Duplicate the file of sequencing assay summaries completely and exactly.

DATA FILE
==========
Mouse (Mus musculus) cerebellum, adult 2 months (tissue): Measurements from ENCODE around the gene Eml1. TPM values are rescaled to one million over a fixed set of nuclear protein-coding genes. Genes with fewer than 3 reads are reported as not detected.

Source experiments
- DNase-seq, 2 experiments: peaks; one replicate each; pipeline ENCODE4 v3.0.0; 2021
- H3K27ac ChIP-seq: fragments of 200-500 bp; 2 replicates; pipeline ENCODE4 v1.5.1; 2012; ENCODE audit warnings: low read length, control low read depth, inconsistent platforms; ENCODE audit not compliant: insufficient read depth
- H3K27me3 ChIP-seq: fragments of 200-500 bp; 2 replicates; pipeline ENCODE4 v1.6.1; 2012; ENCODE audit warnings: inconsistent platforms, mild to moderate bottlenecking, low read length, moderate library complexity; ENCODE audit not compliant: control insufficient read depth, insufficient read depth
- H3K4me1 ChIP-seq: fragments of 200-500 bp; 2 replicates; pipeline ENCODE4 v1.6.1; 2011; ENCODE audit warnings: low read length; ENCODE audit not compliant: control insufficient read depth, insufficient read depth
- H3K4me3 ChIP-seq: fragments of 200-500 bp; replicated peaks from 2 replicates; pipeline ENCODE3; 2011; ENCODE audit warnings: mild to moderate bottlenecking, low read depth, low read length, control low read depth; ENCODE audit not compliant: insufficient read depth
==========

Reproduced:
Mouse (Mus musculus) cerebellum, adult 2 months (tissue): Measurements from ENCODE around the gene Eml1. TPM values are rescaled to one million over a fixed set of nuclear protein-coding genes. Genes with fewer than 3 reads are reported as not detected.

Source experiments
- DNase-seq, 2 experiments: peaks; one replicate each; pipeline ENCODE4 v3.0.0; 2021
- H3K27ac ChIP-seq: fragments of 200-500 bp; 2 replicates; pipeline ENCODE4 v1.5.1; 2012; ENCODE audit warnings: low read length, control low read depth, inconsistent platforms; ENCODE audit not compliant: insufficient read depth
- H3K27me3 ChIP-seq: fragments of 200-500 bp; 2 replicates; pipeline ENCODE4 v1.6.1; 2012; ENCODE audit warnings: inconsistent platforms, mild to moderate bottlenecking, low read length, moderate library complexity; ENCODE audit not compliant: control insufficient read depth, insufficient read depth
- H3K4me1 ChIP-seq: fragments of 200-500 bp; 2 replicates; pipeline ENCODE4 v1.6.1; 2011; ENCODE audit warnings: low read length; ENCODE audit not compliant: control insufficient read depth, insufficient read depth
- H3K4me3 ChIP-seq: fragments of 200-500 bp; replicated peaks from 2 replicates; pipeline ENCODE3; 2011; ENCODE audit warnings: mild to moderate bottlenecking, low read depth, low read length, control low read depth; ENCODE audit not compliant: insufficient read depth